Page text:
It’s our second day at sea, and this morning we had an early start. By 7 o’clock this morning we were already in our dive equipment and ready to enter the water to search for a many ray.

This divesite is known as Manta Alley. The water was so cold that, despite the early hour, I was wide awake as soon as we entered the water. My dive computer showed 24°C!

We descended to the sea floor at about 25m and began searching for mantas. We didn’t have long to wait, and suddenly four mantas swam above us and towards their cleaning station. A cleaning station is a place where mantas like to hang out with other mantas and let small cleaner fish clean their bodies. The cleaner fish eat bacteria and parasites from the manta’s skin, and help to keep them healthy.

After counting the number of mantas and collecting identification photos, we decided to stay and hope that more mantas would visit this location. Our prayers were answered, and soon another five mantas were cruising around the cleaning station.

Occasionally a manta approached me, and seemed to steal a glance. I think they are a little curious about us! And it didn’t stop there. Another three mantas came out of the blue and joined the group.

Today I learned that a group of manta is called a “fever”. And we really had manta fever today! This was my memorable experience with manta rays, and it was fascinating.

The next divesite was very unique. It is called “German flag”. A strange name, but as we sailed closer we could see why. The rocks in the cliff behind the divesite are coloured red, black and yellow. They look just like a natural flag. Our manta survey continued. Unfortunately we only found one manta, but this one was a huge female.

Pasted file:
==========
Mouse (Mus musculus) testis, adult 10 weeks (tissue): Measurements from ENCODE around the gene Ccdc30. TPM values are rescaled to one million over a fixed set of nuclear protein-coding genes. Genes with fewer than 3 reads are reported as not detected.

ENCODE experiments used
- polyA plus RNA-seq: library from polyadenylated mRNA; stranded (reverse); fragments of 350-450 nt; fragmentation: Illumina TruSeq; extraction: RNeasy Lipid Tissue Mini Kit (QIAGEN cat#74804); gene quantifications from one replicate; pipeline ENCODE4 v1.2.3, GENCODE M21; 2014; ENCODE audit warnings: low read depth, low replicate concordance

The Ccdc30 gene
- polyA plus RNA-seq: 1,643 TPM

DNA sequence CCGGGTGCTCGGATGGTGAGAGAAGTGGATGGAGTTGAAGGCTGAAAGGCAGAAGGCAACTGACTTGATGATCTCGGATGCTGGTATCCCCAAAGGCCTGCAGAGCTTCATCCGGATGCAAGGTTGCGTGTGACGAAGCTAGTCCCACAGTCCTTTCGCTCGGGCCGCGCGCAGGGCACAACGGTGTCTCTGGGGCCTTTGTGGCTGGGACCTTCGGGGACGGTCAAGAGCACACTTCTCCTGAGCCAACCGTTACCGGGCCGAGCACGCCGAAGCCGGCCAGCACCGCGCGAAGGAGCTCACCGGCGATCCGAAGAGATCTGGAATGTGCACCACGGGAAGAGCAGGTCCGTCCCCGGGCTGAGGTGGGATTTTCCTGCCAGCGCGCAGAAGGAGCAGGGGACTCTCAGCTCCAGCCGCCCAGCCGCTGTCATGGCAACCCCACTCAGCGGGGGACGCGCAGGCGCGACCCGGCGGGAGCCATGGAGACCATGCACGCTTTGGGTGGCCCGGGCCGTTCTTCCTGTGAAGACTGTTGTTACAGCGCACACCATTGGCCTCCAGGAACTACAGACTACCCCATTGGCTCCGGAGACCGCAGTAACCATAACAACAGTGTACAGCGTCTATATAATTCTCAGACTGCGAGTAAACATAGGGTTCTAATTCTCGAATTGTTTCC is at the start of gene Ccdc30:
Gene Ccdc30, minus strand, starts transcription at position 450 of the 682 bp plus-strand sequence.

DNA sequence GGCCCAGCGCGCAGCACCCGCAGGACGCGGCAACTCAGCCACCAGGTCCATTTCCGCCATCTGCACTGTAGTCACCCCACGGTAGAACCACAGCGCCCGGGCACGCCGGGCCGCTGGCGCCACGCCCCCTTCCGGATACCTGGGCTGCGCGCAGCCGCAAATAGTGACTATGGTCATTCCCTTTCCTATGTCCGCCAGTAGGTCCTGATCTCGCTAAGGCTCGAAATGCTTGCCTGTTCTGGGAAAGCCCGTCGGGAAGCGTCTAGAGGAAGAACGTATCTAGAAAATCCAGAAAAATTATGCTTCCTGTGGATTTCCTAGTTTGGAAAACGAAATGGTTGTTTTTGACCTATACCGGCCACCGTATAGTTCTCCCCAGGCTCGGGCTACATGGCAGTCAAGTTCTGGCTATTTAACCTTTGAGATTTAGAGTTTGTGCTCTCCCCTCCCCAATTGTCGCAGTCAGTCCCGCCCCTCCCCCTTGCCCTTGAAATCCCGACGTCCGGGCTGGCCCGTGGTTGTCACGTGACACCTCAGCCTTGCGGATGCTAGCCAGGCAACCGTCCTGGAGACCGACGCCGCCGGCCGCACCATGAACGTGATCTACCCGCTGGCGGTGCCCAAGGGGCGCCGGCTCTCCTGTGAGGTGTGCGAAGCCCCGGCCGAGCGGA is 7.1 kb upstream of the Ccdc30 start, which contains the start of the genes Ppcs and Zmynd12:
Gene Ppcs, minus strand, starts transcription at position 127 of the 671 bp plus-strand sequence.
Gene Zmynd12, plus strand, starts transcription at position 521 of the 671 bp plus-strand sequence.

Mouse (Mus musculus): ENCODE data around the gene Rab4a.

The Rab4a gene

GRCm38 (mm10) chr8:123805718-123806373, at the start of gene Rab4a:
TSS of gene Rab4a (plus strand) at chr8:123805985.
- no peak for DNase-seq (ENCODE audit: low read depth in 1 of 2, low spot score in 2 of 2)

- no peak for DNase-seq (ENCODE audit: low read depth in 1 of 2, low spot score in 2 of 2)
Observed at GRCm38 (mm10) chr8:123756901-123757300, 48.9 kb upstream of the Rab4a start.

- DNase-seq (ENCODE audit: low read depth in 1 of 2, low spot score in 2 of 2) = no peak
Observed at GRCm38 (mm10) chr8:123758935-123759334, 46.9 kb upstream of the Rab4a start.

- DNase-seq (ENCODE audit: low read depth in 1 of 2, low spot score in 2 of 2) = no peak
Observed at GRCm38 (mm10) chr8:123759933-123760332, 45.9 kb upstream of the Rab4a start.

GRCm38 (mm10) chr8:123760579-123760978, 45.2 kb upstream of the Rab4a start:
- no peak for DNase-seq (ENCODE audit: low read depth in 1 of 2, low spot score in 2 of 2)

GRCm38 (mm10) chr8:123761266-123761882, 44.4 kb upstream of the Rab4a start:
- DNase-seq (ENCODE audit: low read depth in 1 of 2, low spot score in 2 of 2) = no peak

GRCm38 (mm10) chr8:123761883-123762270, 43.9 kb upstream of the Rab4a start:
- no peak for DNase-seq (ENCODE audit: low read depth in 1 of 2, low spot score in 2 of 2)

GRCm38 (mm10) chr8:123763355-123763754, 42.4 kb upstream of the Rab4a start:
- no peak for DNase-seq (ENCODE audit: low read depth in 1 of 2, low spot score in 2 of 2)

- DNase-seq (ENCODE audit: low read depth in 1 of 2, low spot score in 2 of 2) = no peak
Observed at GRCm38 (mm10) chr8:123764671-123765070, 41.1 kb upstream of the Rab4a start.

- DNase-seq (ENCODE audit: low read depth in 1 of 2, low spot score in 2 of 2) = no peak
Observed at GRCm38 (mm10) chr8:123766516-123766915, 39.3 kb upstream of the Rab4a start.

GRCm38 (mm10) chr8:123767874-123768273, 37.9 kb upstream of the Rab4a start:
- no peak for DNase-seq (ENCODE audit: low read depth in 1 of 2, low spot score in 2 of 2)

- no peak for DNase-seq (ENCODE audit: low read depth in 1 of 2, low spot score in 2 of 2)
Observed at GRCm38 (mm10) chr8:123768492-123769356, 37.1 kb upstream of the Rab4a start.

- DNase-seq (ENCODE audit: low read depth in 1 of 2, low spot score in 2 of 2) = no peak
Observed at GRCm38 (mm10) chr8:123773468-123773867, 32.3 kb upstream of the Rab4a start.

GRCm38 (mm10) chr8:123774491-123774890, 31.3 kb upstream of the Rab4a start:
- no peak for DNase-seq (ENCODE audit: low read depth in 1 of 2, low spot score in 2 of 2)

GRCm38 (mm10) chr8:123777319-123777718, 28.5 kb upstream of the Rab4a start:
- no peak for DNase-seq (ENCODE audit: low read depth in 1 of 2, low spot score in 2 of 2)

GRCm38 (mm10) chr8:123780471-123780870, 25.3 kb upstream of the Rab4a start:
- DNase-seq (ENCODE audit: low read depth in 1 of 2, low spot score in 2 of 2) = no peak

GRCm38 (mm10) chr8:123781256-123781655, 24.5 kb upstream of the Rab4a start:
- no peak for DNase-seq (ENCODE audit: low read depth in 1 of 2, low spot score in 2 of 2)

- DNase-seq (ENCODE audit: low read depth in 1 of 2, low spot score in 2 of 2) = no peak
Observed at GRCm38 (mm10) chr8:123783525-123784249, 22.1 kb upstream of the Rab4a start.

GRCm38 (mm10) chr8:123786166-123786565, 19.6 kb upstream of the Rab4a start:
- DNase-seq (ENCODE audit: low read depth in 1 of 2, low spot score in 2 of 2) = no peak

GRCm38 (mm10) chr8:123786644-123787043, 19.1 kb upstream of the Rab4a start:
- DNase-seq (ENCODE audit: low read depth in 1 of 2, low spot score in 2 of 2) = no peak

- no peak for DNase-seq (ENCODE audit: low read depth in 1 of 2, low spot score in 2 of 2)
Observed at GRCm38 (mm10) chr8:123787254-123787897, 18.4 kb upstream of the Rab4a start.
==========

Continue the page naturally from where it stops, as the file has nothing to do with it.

We decided to go back to Manta Alley. We were all hoping for a chance to see another group of manta rays. It was the beginning of the rishing tide, and as we descended we could see lots of tiny creatures swimming near to the sea floor. These were the zooplankton that the mantas like to eat! And there were another 11 manta rays hanging out and enjoying this food. It was super exciting to see so many mantas today!

Our day wasn’t over yet. One more dive, this time at Padar Kecil. We saw three mantas on the surface before our dive, but underwater we only found a whitetip reef shark. Never mind, this was a great way to end our dives.

Finally we came to the beach, and climbed the hill on Pulau Padar to watch the sunset. I took lots of photos, so that I always remember how beautiful this place is.

Padar sunset

Sunset over Padar Island

 

 

Corina Ruswanti

Corina Ruswanti

Corina has a B.Sc Marine Science from Diponegoro University, Indonesia. Her undergraduate research used DNA markets to investigate the genetic diversity of corals in Raja Ampat, West Papua. In 2017 Corina produced an award winning short environmental documentary and was selected by the Young Southeast Asia Leaders Initiative to join an environmental filmmaking workshop in […]